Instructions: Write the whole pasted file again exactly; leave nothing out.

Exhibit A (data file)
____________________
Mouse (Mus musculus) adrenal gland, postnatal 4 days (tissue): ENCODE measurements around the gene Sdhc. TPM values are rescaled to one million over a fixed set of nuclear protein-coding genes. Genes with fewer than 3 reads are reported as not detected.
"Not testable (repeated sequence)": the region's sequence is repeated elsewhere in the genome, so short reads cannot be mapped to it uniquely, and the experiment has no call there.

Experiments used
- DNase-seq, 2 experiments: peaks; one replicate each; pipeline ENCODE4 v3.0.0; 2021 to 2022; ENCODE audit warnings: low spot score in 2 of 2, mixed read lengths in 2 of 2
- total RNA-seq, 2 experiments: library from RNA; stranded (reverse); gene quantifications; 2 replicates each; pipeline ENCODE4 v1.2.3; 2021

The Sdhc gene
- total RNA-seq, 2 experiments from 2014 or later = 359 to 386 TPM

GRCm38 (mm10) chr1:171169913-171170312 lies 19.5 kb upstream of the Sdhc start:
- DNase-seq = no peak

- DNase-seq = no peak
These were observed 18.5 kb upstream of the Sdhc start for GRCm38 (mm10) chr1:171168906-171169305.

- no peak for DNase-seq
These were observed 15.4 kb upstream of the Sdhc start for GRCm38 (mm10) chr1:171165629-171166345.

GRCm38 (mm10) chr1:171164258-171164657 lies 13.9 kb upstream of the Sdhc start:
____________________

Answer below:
Mouse (Mus musculus) adrenal gland, postnatal 4 days (tissue): ENCODE measurements around the gene Sdhc. TPM values are rescaled to one million over a fixed set of nuclear protein-coding genes. Genes with fewer than 3 reads are reported as not detected.
"Not testable (repeated sequence)": the region's sequence is repeated elsewhere in the genome, so short reads cannot be mapped to it uniquely, and the experiment has no call there.

Experiments used
- DNase-seq, 2 experiments: peaks; one replicate each; pipeline ENCODE4 v3.0.0; 2021 to 2022; ENCODE audit warnings: low spot score in 2 of 2, mixed read lengths in 2 of 2
- total RNA-seq, 2 experiments: library from RNA; stranded (reverse); gene quantifications; 2 replicates each; pipeline ENCODE4 v1.2.3; 2021

The Sdhc gene
- total RNA-seq, 2 experiments from 2014 or later = 359 to 386 TPM

GRCm38 (mm10) chr1:171169913-171170312 lies 19.5 kb upstream of the Sdhc start:
- DNase-seq = no peak

- DNase-seq = no peak
These were observed 18.5 kb upstream of the Sdhc start for GRCm38 (mm10) chr1:171168906-171169305.

- no peak for DNase-seq
These were observed 15.4 kb upstream of the Sdhc start for GRCm38 (mm10) chr1:171165629-171166345.

GRCm38 (mm10) chr1:171164258-171164657 lies 13.9 kb upstream of the Sdhc start: